Annette Bening’s heartbreaking a cappella rendition of “All I Want” from “The Kids are All Right.” Best Song (2010): “We Belong Together” by Randy Newman from “Toy Story 3.”
For the record, I adore “The Lion King,” Bob Dylan, and “Toy Story 3.” But the sad fact remains: a sentimental ballad sung by two cartoon felines was bestowed Oscar gold, while a dazzling dance sequence (maybe the greatest captured on film in recent memory) set against a killer Chuck Berry tune wasn’t even up for consideration. "C'est la vie," say the old folks in the Academy. It goes to show they never can tell.
Of course, bitching about the Oscars is a time-honored ritual nearly as old as the awards themselves. So I’ll take a page from the Independent Spirit Awards, turn my back to that sword-wielding tyrant, and give out my own damn awards. Without further ado, Ladies and Gentlemen, I give you the Year in Movie Music that was 2012.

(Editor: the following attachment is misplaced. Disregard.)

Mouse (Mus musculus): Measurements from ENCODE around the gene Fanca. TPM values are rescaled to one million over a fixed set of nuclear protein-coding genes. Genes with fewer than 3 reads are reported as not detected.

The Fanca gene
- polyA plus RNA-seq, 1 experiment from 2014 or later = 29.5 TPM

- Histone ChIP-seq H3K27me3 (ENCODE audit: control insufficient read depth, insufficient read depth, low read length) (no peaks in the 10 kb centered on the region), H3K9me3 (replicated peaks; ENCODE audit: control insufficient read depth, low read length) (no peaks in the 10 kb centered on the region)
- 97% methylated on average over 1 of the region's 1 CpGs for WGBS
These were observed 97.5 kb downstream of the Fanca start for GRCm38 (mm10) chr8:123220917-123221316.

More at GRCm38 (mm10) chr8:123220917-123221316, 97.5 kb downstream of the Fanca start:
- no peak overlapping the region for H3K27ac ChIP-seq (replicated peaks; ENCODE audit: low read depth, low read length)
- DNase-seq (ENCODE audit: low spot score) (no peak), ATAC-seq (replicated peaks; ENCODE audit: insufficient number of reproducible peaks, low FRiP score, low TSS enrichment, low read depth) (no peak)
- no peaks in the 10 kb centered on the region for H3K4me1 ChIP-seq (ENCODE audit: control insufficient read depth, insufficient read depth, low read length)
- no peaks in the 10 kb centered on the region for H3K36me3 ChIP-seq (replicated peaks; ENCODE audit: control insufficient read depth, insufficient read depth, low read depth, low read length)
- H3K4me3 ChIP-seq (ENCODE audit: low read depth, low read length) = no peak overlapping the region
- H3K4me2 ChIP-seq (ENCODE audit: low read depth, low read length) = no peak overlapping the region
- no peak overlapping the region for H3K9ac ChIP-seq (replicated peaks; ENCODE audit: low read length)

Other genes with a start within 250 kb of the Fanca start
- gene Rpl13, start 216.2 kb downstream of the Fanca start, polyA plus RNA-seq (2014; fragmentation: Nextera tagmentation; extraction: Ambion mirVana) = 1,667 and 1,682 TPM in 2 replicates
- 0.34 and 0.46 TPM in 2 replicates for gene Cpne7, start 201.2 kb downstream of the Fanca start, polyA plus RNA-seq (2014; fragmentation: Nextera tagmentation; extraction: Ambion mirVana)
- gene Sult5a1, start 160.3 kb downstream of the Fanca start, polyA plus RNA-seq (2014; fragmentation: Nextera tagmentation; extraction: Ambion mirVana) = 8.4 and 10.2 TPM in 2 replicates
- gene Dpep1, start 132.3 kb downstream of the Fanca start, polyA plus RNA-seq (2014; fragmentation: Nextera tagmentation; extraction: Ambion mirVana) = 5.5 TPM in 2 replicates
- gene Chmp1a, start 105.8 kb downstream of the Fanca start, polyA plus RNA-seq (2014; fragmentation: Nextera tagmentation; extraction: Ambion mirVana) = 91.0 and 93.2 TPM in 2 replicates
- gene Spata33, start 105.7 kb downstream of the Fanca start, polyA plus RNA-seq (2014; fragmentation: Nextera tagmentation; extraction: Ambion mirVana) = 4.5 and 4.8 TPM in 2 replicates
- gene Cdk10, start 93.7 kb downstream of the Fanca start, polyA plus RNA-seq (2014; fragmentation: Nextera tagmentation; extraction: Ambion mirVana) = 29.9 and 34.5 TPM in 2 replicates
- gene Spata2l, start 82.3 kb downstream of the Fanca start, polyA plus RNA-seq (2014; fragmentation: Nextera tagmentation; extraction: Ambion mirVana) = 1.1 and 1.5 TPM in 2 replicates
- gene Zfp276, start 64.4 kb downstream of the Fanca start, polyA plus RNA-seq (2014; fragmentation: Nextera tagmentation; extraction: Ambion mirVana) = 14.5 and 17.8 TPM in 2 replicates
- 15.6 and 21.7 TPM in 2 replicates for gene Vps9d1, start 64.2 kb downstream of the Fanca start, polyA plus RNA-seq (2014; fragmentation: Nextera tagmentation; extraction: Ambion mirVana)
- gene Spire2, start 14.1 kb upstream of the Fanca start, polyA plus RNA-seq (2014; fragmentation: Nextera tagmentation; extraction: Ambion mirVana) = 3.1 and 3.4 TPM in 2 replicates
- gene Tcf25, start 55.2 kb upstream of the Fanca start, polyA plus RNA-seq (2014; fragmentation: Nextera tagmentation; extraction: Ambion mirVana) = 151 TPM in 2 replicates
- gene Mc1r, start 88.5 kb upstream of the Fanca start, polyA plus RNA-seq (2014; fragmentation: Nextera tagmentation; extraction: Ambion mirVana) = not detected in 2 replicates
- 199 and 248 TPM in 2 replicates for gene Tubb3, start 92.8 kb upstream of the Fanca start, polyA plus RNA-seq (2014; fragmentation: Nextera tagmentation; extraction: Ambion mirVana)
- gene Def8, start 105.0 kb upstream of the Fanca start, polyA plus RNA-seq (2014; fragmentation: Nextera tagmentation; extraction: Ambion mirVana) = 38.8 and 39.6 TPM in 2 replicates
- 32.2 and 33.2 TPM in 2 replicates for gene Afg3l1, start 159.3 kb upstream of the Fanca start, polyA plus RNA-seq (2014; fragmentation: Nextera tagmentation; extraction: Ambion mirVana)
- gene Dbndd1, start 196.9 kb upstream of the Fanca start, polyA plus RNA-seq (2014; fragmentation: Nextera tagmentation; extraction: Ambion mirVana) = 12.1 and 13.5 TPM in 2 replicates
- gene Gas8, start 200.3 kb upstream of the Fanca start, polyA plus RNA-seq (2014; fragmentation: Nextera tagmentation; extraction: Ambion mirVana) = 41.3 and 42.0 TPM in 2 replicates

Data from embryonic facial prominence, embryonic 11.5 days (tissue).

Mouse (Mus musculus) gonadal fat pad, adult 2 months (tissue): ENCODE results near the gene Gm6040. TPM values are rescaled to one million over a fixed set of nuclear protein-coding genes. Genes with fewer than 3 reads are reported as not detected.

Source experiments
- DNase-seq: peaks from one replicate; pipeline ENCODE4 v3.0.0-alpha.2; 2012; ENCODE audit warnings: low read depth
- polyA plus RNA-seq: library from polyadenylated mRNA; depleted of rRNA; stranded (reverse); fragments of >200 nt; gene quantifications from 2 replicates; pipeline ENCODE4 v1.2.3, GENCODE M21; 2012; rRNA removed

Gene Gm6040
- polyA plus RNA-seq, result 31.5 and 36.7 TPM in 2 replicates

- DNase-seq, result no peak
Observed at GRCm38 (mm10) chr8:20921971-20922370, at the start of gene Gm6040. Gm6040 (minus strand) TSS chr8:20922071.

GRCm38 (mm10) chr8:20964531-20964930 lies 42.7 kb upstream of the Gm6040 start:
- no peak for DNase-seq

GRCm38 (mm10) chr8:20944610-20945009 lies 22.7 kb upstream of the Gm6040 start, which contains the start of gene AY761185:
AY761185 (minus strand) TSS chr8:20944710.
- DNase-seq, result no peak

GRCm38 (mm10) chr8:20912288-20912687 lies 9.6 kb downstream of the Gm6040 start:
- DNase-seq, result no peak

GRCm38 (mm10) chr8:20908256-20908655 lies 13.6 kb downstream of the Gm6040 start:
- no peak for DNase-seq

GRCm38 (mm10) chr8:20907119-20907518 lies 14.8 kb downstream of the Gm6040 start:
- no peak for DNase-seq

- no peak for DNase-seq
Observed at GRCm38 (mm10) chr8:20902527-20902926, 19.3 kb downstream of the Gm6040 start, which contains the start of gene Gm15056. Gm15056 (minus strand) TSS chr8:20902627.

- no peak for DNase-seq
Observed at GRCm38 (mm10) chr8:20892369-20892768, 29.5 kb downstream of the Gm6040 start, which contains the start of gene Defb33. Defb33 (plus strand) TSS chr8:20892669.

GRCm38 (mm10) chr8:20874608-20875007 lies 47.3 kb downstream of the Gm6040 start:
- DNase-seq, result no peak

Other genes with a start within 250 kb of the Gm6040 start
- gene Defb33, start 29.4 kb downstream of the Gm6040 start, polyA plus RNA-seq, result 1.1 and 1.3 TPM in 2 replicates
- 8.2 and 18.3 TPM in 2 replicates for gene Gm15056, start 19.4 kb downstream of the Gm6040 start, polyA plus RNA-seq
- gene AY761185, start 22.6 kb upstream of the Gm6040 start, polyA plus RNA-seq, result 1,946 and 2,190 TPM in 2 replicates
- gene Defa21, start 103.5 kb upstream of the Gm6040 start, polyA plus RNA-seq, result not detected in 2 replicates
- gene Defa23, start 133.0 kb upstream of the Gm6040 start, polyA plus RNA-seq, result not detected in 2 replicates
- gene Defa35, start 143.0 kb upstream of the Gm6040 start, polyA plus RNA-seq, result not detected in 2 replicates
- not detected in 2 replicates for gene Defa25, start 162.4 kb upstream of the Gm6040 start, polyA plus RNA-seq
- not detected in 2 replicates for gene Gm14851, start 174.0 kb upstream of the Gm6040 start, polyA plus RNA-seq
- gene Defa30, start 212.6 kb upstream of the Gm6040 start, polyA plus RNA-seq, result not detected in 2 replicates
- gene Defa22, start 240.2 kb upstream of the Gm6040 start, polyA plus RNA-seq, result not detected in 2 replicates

Worst Scene: “Argo”
It’s Tehran, 1980. Six Americans, having miraculously escaped the hostage crisis at their former workplace, the U.S. embassy, are refugees living in secret at the Canadian ambassador’s private residence. Tony Mendez (Ben Affleck), a C.I.A. hostage-rescuer, has concocted a bonkers plan to pluck them from the storm’s eye and return them home safe and sound—a plan that may very well result in imprisonment, torture, and death for them all. The night before going through with Mendez’s rescue scheme, the refugees try to unwind over a few drinks. One of the Americans (played by Tate Donovan) approaches a turntable and puts the needle down on Led Zeppelin’s “When the Levee Breaks.”
No one in the room seems to mind or even notice his blunder. But God knows what was going on inside Ben Affleck’s brain.